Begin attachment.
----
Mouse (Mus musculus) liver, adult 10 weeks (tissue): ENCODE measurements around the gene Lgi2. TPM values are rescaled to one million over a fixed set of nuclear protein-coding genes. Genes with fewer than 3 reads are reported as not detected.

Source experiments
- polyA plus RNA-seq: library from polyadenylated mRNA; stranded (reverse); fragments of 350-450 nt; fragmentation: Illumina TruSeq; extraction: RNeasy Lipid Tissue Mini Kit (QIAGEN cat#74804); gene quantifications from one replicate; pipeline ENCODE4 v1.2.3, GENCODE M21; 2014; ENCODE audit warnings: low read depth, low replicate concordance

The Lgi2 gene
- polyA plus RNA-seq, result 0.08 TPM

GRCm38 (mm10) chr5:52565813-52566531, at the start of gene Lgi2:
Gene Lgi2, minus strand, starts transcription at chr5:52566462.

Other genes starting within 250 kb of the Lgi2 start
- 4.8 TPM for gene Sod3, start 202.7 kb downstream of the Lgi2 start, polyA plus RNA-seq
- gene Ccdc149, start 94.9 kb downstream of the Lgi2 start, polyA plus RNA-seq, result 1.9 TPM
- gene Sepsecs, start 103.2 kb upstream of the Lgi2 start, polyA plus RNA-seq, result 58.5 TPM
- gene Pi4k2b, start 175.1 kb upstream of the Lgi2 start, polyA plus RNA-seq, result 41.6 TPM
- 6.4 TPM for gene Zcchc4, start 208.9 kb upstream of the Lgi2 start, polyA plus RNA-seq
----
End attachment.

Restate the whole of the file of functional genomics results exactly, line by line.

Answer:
Mouse (Mus musculus) liver, adult 10 weeks (tissue): ENCODE measurements around the gene Lgi2. TPM values are rescaled to one million over a fixed set of nuclear protein-coding genes. Genes with fewer than 3 reads are reported as not detected.

Source experiments
- polyA plus RNA-seq: library from polyadenylated mRNA; stranded (reverse); fragments of 350-450 nt; fragmentation: Illumina TruSeq; extraction: RNeasy Lipid Tissue Mini Kit (QIAGEN cat#74804); gene quantifications from one replicate; pipeline ENCODE4 v1.2.3, GENCODE M21; 2014; ENCODE audit warnings: low read depth, low replicate concordance

The Lgi2 gene
- polyA plus RNA-seq, result 0.08 TPM

GRCm38 (mm10) chr5:52565813-52566531, at the start of gene Lgi2:
Gene Lgi2, minus strand, starts transcription at chr5:52566462.

Other genes starting within 250 kb of the Lgi2 start
- 4.8 TPM for gene Sod3, start 202.7 kb downstream of the Lgi2 start, polyA plus RNA-seq
- gene Ccdc149, start 94.9 kb downstream of the Lgi2 start, polyA plus RNA-seq, result 1.9 TPM
- gene Sepsecs, start 103.2 kb upstream of the Lgi2 start, polyA plus RNA-seq, result 58.5 TPM
- gene Pi4k2b, start 175.1 kb upstream of the Lgi2 start, polyA plus RNA-seq, result 41.6 TPM
- 6.4 TPM for gene Zcchc4, start 208.9 kb upstream of the Lgi2 start, polyA plus RNA-seq